• 2008:  Spinal mechanics and strategies, with Jim Asher,  6 days
  • 2009:  Visceral Manipulation, with Liz Gaggini,  8 days

Advanced Training Certification (2 Parts)

  • 2006: Soloturn, Switzerland, with Tessy Brungardt and Harvey Burns, 3 weeks
  • 2007:  Munich, Germany, with Jan Sultan and Harvey Burns, 2 weeks

Post Advanced Training:

  • 2014: Bologna, Italy, with Peter Schwind and Christoph Sommer, 7 days
  • 2015: London, “Uncoiling the Spirals” with Gael Rosewood, 3 days
  • 2016: London, “Structural Ageing” with Valerie Berg, 3 days
  • 2017: London, “From Planes to Shapes, Spheres and Spaces” with Harvey Burns, 3 days
  • 2018:  London, Ribs workshop with Tessy Brungardt, 3 days
  • 2021: Deepening the Ten Series Through Rolf Movement Integration (10 weeks online) with Rebecca Carli-Mills, Aline Newton and Bethany Ward
  • 2021: Tonic Function Study Group (9 weeks online) with Rebecca Carli-Mills and Aline Newton

In 1993 I was teaching English in Iida, a town in Nagano prefecture in Japan. I had been looking into studying acupuncture in Japan and had an offer to become the deshi, or follower, of a famous acupuncturist in nearby Nagano. The understanding was that he would teach me acupuncture. I was not sure – my employer at the private school had been to talk to this acupuncture “guru” and decided that I would be little more than the gaijin on display for his cultish admirers to gloat at. In any case, I would only receive one day of training in acupuncture a week. The rest of the time I would be doubling as a taxi driver for the guru and an assistant gardener for his wife. This was not the right path.

The other option I looked into was a Japanese healing technique called seitaigaku. I went to Nagoya to meet a famous practitioner of this method. I was quite impressed. The atmosphere in his clinic was soothing, mysterious and spiritual. Relaxing classical music filled the room while waiting patients sat on futons watching the man work. He employed a mixture of quick thrusts with his hands on the patient’s abdomen and thorax along with gentle energetic work on the cranium.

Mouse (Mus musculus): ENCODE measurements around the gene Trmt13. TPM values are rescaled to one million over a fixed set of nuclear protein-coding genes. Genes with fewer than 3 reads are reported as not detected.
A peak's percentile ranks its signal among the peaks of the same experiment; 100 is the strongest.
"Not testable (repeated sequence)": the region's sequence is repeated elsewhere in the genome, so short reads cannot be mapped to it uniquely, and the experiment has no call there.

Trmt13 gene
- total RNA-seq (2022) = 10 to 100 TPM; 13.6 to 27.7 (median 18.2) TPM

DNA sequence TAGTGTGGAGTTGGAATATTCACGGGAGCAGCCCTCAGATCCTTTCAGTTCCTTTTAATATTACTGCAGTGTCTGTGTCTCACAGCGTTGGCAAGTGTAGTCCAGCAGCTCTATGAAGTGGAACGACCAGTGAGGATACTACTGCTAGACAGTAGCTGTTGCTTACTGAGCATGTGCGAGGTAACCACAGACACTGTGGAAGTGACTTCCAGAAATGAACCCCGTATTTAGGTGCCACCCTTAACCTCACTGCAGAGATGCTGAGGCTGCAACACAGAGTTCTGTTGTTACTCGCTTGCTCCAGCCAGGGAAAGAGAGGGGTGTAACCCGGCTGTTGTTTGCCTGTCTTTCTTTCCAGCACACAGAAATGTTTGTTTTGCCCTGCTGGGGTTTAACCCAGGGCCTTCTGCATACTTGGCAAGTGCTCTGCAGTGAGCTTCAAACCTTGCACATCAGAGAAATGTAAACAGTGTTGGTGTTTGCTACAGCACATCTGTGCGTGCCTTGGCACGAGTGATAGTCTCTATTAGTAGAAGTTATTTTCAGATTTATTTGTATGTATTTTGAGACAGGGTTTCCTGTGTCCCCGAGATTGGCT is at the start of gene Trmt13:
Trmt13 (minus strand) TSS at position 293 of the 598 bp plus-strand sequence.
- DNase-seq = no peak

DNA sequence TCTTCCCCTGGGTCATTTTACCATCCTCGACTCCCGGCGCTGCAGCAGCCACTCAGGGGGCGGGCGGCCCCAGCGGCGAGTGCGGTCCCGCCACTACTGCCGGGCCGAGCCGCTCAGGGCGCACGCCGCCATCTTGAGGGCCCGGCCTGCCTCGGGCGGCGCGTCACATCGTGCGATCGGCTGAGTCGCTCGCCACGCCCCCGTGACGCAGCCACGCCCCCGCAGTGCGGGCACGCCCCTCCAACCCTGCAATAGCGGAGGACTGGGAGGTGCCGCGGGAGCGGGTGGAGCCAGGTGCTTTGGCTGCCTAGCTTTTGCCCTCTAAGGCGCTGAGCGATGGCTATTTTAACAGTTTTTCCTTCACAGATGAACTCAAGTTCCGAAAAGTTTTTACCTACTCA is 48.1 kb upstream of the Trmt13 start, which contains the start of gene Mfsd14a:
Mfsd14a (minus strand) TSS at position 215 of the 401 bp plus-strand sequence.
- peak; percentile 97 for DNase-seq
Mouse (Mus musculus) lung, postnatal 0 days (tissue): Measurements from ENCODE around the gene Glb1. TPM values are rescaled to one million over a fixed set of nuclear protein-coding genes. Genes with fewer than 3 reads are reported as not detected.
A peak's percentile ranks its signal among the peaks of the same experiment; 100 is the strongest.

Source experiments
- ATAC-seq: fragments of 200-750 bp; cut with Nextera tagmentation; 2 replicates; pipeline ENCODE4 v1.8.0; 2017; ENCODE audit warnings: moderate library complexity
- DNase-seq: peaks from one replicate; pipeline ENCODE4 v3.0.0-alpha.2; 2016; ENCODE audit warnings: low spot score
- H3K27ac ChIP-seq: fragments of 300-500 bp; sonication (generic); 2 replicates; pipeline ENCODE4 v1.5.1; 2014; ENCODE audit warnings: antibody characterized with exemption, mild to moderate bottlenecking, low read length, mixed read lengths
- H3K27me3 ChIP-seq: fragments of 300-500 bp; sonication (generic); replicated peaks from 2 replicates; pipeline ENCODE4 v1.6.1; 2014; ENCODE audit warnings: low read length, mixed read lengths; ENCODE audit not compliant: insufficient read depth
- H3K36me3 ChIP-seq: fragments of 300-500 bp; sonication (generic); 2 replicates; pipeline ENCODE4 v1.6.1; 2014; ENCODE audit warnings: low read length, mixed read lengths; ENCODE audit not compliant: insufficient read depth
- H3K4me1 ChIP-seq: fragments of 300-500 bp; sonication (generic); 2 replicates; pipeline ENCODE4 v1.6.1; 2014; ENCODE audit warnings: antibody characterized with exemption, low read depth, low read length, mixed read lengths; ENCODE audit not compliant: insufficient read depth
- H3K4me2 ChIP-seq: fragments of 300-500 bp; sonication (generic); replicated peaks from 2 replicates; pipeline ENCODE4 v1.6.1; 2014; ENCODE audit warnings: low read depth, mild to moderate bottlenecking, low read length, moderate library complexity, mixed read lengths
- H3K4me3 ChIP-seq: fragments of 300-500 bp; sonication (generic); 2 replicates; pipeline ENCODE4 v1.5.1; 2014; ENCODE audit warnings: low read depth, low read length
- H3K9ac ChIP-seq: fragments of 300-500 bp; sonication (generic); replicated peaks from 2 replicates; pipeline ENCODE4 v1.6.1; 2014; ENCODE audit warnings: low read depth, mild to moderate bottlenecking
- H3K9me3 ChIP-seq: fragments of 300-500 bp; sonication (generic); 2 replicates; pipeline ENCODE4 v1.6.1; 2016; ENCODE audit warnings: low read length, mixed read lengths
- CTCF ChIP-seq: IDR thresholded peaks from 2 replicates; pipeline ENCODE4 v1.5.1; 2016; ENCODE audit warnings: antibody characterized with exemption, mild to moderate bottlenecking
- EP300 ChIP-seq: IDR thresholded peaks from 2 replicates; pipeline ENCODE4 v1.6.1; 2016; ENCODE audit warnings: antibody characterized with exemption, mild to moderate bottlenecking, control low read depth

When I received the treatment it was a new kind of experience, strongly energetic. The man gave me 24 minutes, more than double the normal duration. It was only after he had finished that I realised what a powerful treatment it had been. I felt that he had contacted a fundamental imbalance in my body and energy field. It seemed like he had shown me my deficiencies, indicated how far I needed to go in order to reach my own potential. I was fascinated. What was the source of this man’s power? How could I channel my power? How could I help people?

Unfortunately, it was not realistic for me to train in seitaigaku, in terms of finance and my Japanese language proficiency at the time. Still, the seed had been planted. People before had told me they thought I was a healer. Not really understanding, I had shrugged it off. Things were starting to change at the end of 1993. I wanted to explore the notion of working for people’s health. The seitaigaku man in Nagoya touched something deep within me. I admired him and started to imagine I could be as magically effective with my own hands,